India and the US are making a “very good progress” on a trade package and were looking to engage in a long term framework for preferential or free market access to goods from each other’s countries, India’s outgoing envoy here has said.
The Ambassador Harsh Vardhan Shringla, who would take up his new assignment as India’s next foreign secretary later this month, said that there are a lot of complementarities in trade between India and the US.
In September, the two nations failed to announce a limited trade deal in New York during the meeting of Prime Minister Narendra Modi and President Donald Trump, due to still prevailing differences over the package, including access Washington sought to Indian markets for medical devices, such as stents and knee implants, information and communications technology (ICT) products and dairy products with the removal of price caps.
India is keen on a fair and reasonable trade deal in which its request for market access is secured while also addressing the trade deficit issue raised by the US.
“We are happy that we are making very good progress on our trade package between our two sides. But, what we are really looking at is to engage in a long term framework under which our two countries can provide preferential or free market access to goods from each other’s countries,” Shringla said.
Noting that there are a lot of complementarities in trade between the two countries, Shringla said they can open up windows that are exclusively for “our companies and thereby take our trade” figure from the current USD160 billion to double it, if the conditions are correct.
“It’s a strategic partnership that we look to not for the next four to five years of an election cycle, but a long term relationship in which we must see a mutuality of benefits between the two countries, that have the same values, same shared principles and the same way of looking at how we’d like to see the rest of the world evolve,” he said.
Shringla has served as India’s envoy to the US for about one year.
“In that one important aspect is the fact that we must look at ways to provide a policy framework and facilitation that could secure, a partnership and relationship on the economic side that is a sustainable in the long term,” Shringla said at farewell in his honour by US Chambers of Commerce, and US India Business Council.
In her remarks, USIBC president, Nisha Desai Biswal, said that Shringla in a very short period of time became “a very important fixture” here in Washington DC, in the corridors of power in the policy conversations around the city and also across the country.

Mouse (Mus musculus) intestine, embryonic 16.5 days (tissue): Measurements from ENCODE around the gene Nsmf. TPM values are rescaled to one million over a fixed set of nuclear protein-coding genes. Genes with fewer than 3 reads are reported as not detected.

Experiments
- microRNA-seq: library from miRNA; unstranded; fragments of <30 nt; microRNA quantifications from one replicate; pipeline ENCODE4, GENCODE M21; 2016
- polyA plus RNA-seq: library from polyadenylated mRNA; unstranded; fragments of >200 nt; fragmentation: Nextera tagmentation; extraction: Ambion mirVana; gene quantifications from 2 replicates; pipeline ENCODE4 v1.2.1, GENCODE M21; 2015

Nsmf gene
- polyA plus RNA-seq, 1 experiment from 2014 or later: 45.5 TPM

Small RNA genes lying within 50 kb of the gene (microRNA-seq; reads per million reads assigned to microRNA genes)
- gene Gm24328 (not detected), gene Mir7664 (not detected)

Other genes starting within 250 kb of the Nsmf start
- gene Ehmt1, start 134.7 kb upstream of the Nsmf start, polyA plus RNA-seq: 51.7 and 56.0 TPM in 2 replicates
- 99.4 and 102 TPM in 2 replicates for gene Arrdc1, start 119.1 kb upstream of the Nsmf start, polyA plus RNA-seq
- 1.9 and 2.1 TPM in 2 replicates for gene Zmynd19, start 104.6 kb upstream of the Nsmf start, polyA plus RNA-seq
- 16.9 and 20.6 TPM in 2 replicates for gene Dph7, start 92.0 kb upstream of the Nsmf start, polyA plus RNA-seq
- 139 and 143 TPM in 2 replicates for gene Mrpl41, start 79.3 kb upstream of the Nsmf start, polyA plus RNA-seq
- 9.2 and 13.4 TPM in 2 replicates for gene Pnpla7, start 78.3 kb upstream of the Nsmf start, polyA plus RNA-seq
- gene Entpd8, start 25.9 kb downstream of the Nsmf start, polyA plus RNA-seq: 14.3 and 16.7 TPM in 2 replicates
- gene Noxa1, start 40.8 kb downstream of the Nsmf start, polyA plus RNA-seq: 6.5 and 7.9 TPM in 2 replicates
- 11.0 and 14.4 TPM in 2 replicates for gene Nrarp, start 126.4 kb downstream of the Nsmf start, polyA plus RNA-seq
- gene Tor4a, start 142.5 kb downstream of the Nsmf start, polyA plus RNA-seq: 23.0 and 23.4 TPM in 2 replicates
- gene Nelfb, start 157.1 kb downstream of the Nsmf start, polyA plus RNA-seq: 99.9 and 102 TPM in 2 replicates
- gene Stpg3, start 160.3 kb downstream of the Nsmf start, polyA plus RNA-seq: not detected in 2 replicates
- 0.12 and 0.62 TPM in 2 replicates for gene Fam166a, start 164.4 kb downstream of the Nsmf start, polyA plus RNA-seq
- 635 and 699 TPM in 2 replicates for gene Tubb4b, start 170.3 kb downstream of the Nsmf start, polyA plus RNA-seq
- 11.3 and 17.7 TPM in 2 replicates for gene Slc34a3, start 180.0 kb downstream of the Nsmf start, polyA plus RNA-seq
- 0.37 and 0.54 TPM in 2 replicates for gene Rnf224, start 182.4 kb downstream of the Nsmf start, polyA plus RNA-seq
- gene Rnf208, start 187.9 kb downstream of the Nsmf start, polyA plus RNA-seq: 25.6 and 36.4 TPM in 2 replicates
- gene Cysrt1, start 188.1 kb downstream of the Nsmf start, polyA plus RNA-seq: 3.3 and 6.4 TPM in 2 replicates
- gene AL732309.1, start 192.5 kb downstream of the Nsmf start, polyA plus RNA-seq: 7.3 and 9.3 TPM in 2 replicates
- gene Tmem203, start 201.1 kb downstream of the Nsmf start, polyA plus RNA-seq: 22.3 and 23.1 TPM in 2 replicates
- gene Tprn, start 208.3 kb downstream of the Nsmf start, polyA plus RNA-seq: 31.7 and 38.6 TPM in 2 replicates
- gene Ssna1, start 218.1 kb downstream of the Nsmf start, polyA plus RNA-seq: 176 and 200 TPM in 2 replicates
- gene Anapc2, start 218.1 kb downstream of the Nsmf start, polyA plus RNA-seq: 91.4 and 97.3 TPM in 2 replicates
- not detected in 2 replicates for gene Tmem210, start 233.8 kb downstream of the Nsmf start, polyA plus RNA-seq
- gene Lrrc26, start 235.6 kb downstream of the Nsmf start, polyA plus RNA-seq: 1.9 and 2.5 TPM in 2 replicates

She said she has been struck with the tenacity and the enthusiasm with which Shringla approached his very broad and expansive mandate here in the United States in this role.
“I also want to acknowledge the fact that you have been, open, direct and ready to engage across the broad spectrum of constituencies of relationships that you manage. While your main counterparts have been in the administration, I have to say you’ve been equally active with governors and mayors, with members of the Congress, with business executives and with community leaders,” she said.
In about a year, Shringla visited 21 US states.
Ralph Voltmer, partner Covington and Burling and a USIBC Global Board of Directors said that Shringla has written extensively on conflict prevention and how to promote peace and prosperity among nations.
“Mr. Ambassador, your reflections on supporting an area of diplomacy are all the more relevant today as we sit here in Washington and see the potential for increased conflict,” he said.
“I know your wise guidance and steady hand as Foreign Secretary will benefit our countries and our peoples as we navigate international diplomatic challenges in the years ahead,” Voltmer said.
In March, US Trade Representative Robert Lighthizer announced that the US will terminate India’s designation as beneficiary developing country under the Generalised System of Preferences (GSP) programme.
India imposed retaliatory tariffs on 28 US products including almonds and apples from June 5, after the Trump administration revoked its preferential trade privileges.
Trade tensions between India and the US have been rising with President Trump complaining that tariffs imposed by New Delhi on American products were “no longer acceptable”.